Monday, January 31, 2011

My Weird Notions about Time

A lot of people follow my blog; but beyond my bio, most people know little about me. On the one hand, I'm just a regular guy who has served his country, works hard trying to make a contribution, loves his family and friends, and is an avid sports fan.

On the other hand, in some ways I'm eccentric. For example, my relation to time...

First off, I'm a little weird about clocks and watches. I don't wear one. For two reasons. First, I think of mechanical time as a petty, confining concept. An hour can seem like a minute, or an hour can seem like a month. So I don't need some device strapped to my arm telling me about the hours and minutes. And I don't want my train of thought interrupted every hour and half-hour by some big, noisy antique clock.

Also, the whole world is geared to mechanical time, so time is displayed all around me everywhere I go. It shows perpetually on my computer screen, where I spend most of my day. When I watch TV I can see the time with a click of the remote. It's on the alarm clock in the bedroom and it's on the oven in the kitchen. When I leave the house, it's LED-displayed in my car, on signs in front of banks and on the walls inside of every building. I can even see time displayed while swimming laps in the YMCA pool. With reminders of time everywhere I go, wearing time on my wrist seems extreme to me. I know, I know - my attitude is a little outside the box.

The one exception, I wear a cheap sports watch whenever I travel. I want to make sure I'm always at the gate when my flight is boarding.

The second bit of time-weirdness: I'm fascinated with spans of time the human mind has a hard time comprehending. One is what my sister-in-law calls "geological time." She likes to say things like, "This river valley took a million years to form." A million years? Who can imagine a million years? People have a hard time imagining a century. A million years is 10,000 centuries. A million years ago, our ancestors were learning to climb down from trees and stand upright.

My weirdness is that I try. Besides, a million years isn't that long in geological time. At the bottom of the Grand Canyon are layers of rock that are 500 million years old. And that gets me into cosmic scales of time. Our star was formed a little over 4.5 billion years ago, and our moon was formed when a small planet collided with a hot, molten Earth a little over 4 billion years ago. And all this fits in context with the approximate age of our universe: 13.7 billion years. I want to appreciate these time scales because it's the real, true perspective of the planet where I live. My Earth home has a fascinating history. If I close my mind to it, I don't appreciate things as they are. So I'm interested. I think and rethink this time perspective until I grasp it. If you say that's weird, fine. You won't get an argument from me.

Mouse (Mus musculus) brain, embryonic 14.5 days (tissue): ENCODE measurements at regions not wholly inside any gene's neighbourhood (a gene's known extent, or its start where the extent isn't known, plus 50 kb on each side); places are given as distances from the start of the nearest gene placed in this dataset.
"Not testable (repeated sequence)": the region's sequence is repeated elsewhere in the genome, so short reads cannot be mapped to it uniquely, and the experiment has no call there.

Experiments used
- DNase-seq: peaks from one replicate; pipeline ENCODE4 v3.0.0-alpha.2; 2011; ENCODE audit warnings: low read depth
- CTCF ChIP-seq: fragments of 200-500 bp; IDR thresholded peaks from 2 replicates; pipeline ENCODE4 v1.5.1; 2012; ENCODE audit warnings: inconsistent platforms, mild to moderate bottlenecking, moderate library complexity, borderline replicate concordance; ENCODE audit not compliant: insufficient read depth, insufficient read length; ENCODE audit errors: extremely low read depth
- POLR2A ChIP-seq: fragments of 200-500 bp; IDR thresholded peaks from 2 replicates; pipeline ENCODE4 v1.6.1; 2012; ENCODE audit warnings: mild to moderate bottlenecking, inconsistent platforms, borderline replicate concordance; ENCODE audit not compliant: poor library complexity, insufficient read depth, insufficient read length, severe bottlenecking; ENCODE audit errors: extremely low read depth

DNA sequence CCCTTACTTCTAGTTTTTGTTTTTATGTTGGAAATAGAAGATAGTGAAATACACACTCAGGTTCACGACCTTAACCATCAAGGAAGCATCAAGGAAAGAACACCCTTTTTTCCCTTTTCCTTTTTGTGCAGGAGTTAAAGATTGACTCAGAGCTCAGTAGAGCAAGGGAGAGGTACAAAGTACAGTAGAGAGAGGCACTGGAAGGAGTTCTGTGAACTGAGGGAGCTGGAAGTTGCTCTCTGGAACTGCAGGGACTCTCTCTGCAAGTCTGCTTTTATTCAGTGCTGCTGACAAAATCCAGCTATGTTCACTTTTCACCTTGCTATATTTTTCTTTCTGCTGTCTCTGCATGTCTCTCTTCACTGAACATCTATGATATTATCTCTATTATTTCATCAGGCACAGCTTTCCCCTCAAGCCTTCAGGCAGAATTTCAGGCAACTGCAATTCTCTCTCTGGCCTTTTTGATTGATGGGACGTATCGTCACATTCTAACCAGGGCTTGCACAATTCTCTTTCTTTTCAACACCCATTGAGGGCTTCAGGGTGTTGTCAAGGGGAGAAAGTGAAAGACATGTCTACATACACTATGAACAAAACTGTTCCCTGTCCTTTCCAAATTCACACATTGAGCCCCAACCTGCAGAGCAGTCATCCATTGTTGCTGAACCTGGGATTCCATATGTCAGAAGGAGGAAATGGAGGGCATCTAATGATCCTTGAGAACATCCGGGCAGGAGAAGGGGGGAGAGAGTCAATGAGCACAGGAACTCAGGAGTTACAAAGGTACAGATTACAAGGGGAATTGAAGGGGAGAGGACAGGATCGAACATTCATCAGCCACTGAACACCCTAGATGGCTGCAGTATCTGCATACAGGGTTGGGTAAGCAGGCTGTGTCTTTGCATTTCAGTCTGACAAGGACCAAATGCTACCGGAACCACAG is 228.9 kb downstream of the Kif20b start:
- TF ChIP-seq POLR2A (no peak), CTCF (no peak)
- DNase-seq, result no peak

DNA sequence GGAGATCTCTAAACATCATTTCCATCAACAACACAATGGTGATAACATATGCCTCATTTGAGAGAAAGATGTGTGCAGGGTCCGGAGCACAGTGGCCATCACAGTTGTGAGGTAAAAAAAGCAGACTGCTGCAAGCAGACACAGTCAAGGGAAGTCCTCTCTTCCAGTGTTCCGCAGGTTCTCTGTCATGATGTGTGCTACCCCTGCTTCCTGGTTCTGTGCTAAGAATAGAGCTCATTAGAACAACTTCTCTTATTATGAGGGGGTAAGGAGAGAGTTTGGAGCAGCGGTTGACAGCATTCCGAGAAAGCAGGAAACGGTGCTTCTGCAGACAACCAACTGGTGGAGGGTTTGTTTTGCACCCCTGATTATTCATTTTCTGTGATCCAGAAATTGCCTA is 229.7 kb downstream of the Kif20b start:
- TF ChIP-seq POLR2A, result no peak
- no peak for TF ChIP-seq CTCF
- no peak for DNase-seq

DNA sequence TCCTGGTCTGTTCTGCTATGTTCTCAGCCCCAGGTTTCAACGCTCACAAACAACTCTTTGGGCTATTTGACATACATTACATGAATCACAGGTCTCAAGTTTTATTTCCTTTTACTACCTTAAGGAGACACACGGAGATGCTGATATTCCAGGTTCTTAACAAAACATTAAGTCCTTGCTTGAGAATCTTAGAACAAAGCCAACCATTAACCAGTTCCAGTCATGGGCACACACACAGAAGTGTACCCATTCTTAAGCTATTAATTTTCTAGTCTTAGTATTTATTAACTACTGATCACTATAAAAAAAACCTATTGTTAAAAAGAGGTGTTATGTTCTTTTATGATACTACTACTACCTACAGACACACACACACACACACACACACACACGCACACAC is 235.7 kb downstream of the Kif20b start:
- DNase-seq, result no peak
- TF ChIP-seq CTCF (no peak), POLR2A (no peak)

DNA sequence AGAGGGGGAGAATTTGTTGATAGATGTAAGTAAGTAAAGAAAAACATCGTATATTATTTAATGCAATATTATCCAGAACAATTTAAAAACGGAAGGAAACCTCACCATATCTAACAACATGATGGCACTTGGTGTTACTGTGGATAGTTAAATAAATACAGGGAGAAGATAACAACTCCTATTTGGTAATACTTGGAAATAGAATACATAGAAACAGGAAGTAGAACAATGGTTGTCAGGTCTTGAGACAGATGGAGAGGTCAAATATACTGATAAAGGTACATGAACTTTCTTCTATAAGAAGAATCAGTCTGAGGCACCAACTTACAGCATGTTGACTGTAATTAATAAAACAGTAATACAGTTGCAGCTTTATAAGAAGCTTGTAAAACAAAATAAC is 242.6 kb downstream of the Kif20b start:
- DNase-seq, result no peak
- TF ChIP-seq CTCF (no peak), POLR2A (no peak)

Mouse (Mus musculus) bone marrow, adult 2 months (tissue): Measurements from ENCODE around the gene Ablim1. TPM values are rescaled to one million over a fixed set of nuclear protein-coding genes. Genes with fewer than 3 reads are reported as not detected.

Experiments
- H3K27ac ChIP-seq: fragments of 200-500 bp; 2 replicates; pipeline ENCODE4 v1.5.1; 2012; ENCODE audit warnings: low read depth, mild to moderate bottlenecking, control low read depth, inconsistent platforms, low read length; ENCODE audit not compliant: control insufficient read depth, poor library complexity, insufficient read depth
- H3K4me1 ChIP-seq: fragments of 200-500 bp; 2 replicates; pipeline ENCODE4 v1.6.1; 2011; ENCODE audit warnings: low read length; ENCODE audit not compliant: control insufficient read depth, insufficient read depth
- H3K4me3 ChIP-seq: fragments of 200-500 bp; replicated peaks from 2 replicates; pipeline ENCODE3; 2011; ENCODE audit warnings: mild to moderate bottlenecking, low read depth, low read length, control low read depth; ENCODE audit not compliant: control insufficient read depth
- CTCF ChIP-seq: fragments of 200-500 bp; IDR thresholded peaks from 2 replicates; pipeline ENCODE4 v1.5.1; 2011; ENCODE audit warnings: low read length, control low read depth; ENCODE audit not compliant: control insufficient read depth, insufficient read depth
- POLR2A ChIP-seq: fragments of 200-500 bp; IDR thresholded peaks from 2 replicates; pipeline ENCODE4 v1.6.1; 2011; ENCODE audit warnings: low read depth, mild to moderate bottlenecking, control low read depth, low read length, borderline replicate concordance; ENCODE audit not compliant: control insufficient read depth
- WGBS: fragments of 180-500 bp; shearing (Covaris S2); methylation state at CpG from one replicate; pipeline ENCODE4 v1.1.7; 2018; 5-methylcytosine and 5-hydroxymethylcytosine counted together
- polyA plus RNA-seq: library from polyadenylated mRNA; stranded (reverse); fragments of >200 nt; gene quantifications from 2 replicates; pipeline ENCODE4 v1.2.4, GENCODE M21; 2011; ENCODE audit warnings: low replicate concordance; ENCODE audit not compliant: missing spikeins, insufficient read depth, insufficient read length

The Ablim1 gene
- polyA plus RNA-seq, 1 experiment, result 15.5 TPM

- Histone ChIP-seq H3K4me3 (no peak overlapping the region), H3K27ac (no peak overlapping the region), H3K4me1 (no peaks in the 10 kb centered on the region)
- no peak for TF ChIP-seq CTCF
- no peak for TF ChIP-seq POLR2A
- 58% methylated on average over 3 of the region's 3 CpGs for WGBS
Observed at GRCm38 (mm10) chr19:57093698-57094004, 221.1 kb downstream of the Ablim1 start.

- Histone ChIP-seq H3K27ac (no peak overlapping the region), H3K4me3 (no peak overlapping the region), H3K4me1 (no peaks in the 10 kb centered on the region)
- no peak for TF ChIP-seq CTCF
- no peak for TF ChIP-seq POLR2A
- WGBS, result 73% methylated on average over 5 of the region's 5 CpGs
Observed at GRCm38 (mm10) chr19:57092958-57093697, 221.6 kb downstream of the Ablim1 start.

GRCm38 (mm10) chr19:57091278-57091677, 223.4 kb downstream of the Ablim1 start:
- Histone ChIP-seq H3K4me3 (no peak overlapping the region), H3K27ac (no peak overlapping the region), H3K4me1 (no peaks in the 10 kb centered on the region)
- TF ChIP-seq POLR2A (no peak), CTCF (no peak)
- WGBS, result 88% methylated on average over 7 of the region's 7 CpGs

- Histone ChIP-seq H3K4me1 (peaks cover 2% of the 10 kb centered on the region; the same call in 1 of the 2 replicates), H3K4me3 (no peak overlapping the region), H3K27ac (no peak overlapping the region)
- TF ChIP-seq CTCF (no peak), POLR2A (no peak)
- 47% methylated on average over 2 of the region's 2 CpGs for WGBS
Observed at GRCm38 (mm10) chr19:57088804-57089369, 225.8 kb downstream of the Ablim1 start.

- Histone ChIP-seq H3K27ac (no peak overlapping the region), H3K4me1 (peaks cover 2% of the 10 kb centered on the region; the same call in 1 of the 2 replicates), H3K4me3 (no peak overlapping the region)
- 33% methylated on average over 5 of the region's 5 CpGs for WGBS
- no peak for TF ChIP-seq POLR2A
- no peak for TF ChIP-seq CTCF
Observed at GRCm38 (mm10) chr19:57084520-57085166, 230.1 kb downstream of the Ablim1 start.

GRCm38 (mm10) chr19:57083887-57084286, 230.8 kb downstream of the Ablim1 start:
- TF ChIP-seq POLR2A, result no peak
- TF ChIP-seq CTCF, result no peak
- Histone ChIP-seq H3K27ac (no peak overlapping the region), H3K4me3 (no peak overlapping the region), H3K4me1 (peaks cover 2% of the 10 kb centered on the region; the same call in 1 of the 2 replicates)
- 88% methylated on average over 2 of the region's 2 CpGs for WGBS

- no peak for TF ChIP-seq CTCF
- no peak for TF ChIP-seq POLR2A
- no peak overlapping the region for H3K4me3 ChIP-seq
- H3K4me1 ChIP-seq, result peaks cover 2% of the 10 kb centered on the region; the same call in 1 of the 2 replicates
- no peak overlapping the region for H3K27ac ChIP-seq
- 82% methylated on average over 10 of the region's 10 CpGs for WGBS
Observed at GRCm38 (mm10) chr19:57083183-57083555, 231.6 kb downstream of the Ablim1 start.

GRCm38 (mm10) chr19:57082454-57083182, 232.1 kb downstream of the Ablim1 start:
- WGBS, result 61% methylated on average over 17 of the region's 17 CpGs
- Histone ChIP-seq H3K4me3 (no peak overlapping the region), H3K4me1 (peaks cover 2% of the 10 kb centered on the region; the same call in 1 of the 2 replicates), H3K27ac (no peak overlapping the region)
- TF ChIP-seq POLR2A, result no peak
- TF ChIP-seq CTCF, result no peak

Third, I see my own life-time as the tiniest blink in time. My brief time as a person is running out so fast I can feel it rushing by me like the wind. I'll be old, dying and then dead before I know it. This gives me a sense of urgency to learn what I want to learn and do what I want to do as quickly as I can. I think this valuing of time is appropriate. Wasting time doesn't make sense to me anymore.

I wasn't always this way. When I was younger, I used to suffer fools a lot more easily and horse around with meaningless B.S., just like everyone else. But now, things like small talk make me nervous. Introduce yourself to me, and in five minutes I'll be asking you what disturbed you in your early teenage years. A lot of people find that weird, but it's my way.

Well, that's enough about me, at least for now. If you're still reading, that qualifies you as a kind, tolerant person, so chances are you don't have a problem with my weirdness. If so, I appreciate it.

Post by Dennis E. Coates, Ph.D., Copyright 2010. Building Personal Strength . (Permission to use graphic purchased from

1 comment:

Beth said...

Sounds like you would be about as much fun at a cocktail party as I am! (That's a compliment, by the way. . .)